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Protests at Vt Yankee as its license expires - WCAX.COM Local Vermont News, Weather and Sports-

Protests at Vt Yankee as its license expires

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VERNON, Vt. -

Members of the New England Peace Pagoda marched toward the Vermont Yankee nuclear power plant in Vernon just after noon Wednesday. They've been traveling the country by foot protesting nuclear power.

"Some of us came from New Jersey and some of us started around the Boston, Seabrook area. We walked up through Indian Point on the lower Hudson and then up through here," said Thomas Vanacore of Bridgeport.

Vermont Yankee's original 40-year operating license expires Wednesday. The plant has already received a new 20-year license from the Nuclear Regulatory Commission. But it does not come with the state's blessing. Vermont's attorney general lost the first round in federal court in the state's push to close the plant. An appeal is pending.

"We are here to support the end of nuclear power across the globe. It's just not supportable, it's not economical, and it needs to be shut down," Vanacore said.

As protestors pounded drums in front of the nuclear power plant, balloons celebrating Yankee's 40th anniversary danced in the wind nearby; a reminder that not everyone is in favor of closing the plant. Supporters argue that Yankee contributes millions in taxes, hundreds of good paying jobs, and helps lower Vermont's carbon footprint.

"If anyone were to say Vermonters support closing the plant or all Vermonters want to keep the plant open, that's disingenuous," said Guy Page of the Vermont Energy Partnership.

According to the Windham County Sheriff's Department, seven people were arrested outside the plant without incident Wednesday morning. Police say they respect the right of people to protest as long as it falls within the law.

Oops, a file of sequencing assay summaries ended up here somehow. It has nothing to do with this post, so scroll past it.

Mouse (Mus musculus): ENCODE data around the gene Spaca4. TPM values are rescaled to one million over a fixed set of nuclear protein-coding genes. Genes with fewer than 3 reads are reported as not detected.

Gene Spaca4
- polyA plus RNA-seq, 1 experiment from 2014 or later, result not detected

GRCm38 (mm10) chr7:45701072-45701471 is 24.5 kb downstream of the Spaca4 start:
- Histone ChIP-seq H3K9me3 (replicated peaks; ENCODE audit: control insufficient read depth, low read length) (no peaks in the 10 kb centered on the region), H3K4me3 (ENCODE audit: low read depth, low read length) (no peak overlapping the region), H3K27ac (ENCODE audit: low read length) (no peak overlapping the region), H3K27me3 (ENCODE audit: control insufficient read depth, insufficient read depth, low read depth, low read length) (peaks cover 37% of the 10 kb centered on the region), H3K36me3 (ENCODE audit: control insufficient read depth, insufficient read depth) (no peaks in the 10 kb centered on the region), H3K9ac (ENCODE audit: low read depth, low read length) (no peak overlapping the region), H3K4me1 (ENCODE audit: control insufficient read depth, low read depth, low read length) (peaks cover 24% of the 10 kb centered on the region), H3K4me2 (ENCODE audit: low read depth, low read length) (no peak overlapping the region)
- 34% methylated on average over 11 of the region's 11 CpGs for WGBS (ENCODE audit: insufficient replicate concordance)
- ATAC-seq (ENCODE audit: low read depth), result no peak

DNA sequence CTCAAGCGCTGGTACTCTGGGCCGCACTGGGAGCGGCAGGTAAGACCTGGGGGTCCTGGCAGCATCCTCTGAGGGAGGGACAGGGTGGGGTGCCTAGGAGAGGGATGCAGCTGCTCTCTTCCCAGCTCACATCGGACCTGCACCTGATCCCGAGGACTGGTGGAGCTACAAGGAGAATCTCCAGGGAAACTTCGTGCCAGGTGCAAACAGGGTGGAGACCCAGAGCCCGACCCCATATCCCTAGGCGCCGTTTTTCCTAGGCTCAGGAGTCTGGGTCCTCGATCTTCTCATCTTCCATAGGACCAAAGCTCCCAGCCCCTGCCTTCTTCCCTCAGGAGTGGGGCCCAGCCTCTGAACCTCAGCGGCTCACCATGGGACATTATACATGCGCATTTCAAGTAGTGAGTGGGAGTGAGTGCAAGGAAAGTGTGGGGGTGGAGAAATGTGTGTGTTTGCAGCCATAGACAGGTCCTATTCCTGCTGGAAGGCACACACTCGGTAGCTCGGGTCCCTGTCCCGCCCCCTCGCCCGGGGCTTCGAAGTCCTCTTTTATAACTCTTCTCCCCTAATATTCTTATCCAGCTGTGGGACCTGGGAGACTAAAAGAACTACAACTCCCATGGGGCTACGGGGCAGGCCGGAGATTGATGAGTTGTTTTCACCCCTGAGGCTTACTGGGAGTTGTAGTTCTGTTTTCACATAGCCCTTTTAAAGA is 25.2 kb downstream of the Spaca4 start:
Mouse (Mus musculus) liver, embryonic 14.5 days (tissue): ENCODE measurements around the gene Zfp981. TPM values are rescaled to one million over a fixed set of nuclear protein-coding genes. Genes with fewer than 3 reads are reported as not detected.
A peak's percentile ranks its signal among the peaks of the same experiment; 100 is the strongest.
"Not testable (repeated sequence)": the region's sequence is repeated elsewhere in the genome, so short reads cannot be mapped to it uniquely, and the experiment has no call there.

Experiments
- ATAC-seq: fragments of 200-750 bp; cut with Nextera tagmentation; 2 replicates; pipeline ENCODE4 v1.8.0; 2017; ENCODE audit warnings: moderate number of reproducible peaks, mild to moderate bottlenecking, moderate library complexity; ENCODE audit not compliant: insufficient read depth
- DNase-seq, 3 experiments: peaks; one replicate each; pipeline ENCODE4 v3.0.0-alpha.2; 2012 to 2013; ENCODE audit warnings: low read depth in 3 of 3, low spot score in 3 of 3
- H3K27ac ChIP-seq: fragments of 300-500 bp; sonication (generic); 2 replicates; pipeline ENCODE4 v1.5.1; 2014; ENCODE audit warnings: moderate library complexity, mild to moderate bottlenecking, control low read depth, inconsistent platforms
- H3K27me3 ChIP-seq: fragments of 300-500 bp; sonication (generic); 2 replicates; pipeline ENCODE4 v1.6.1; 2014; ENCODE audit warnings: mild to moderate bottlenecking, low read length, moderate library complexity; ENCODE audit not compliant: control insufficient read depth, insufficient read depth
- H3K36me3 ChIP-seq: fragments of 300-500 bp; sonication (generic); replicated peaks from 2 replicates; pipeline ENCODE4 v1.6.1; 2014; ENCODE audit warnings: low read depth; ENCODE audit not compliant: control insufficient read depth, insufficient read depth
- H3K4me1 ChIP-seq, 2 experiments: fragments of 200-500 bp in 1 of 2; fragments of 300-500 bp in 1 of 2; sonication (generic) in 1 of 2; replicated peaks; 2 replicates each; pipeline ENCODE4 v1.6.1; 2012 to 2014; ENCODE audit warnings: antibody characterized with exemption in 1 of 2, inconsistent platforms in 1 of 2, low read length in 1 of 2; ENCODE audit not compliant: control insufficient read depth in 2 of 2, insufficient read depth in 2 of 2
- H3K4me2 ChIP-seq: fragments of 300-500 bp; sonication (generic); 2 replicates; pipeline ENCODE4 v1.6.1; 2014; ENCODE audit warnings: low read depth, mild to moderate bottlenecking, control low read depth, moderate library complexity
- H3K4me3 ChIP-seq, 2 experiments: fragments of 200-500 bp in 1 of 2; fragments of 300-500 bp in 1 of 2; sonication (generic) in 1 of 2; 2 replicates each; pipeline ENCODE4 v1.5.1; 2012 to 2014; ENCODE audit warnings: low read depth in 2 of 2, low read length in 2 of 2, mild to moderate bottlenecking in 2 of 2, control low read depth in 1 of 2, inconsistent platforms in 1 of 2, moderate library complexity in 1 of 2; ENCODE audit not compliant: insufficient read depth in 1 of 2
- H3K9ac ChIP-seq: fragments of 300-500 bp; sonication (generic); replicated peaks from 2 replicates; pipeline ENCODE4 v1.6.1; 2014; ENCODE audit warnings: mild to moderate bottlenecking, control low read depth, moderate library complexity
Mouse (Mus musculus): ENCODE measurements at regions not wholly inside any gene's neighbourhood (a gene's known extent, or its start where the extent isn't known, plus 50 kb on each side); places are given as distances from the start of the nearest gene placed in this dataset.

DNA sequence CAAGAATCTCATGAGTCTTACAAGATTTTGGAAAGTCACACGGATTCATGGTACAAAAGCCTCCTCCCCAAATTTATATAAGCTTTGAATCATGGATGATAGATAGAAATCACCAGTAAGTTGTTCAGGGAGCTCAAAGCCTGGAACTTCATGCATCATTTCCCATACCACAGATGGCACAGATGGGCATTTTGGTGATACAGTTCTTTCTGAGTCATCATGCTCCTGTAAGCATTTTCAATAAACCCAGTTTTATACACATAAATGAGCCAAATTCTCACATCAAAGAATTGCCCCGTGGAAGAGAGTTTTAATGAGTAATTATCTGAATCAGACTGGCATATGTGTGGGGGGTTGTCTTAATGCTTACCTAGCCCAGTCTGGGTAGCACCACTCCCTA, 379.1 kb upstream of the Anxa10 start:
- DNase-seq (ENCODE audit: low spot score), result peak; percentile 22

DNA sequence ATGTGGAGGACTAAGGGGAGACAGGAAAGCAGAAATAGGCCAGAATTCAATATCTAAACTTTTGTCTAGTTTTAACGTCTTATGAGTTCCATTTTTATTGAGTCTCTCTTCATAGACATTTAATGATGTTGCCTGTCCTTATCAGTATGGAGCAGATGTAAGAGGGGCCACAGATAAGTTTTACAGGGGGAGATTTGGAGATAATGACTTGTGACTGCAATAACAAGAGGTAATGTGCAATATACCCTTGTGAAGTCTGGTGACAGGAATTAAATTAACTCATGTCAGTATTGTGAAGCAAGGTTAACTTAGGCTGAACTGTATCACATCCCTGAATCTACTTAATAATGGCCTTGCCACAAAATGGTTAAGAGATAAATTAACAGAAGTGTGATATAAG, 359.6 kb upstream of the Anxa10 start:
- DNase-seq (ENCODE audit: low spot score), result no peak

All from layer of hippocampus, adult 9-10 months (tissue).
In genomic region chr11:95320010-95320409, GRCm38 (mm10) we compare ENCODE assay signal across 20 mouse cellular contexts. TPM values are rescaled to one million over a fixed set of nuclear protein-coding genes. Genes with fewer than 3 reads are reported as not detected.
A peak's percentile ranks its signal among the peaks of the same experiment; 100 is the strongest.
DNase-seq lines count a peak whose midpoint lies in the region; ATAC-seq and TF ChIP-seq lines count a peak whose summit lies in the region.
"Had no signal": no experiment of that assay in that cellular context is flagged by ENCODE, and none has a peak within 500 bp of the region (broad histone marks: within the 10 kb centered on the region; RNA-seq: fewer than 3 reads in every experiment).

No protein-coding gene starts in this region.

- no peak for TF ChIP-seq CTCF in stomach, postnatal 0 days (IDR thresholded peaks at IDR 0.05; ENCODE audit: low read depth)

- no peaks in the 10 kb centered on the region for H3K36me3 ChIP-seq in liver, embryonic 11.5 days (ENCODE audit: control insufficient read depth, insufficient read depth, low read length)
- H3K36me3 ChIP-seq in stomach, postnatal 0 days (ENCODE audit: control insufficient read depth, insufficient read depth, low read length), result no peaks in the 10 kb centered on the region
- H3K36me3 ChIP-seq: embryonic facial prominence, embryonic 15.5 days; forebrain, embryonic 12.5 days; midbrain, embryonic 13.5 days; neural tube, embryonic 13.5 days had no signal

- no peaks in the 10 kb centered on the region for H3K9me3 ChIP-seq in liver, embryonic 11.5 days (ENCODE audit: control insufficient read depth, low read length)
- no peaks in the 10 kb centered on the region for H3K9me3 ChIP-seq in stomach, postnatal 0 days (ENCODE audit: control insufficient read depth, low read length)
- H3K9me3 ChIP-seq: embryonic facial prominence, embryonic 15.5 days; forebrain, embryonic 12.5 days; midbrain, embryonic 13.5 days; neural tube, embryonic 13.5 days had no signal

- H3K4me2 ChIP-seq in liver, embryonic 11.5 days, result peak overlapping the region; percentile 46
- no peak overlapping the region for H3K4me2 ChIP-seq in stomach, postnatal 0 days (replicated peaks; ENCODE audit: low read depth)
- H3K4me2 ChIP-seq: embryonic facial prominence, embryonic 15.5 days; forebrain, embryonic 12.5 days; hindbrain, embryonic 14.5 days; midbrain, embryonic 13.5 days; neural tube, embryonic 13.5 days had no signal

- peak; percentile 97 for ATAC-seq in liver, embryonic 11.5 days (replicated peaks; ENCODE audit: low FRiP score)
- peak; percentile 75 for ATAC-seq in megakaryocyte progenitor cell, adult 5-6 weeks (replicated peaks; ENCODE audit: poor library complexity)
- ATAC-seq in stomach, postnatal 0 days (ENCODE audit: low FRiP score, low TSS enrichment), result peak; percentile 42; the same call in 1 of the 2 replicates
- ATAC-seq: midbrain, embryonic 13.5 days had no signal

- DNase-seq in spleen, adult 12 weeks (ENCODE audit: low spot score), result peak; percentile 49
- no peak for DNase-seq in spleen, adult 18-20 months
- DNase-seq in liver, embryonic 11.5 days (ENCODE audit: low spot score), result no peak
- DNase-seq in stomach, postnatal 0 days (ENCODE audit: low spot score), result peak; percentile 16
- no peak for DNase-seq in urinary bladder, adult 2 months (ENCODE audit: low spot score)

"Our biggest concern is the wild card. Someone who comes in who is not affiliated with those groups doing something that we weren't expecting," Windham County Sheriff Keith Clark said.

Yankee has dealt with protests in the past, but things are different this time around. The corporate headquarters in Brattleboro was guarded by sheriff's deputies Wednesday. The parking lot, which is usually filled, was empty.

Another difference is Yankee's relationship with Vermont utilities. Both Central Vermont Public Service, and Green Mountain Power's contracts with Yankee expire with its license, and they contracted with out-of-state plants.

"Persistence pays off. I've said it before and I will say it again. I think it is important for people to voice their opinions," Vanacore said.

Protestors placed Cranes-- symbolizing good luck-- in front of the plant. A facility fueling controversy today as it did when it opened 40 years ago.

Hundreds are expected to protest at the plant Thursday.

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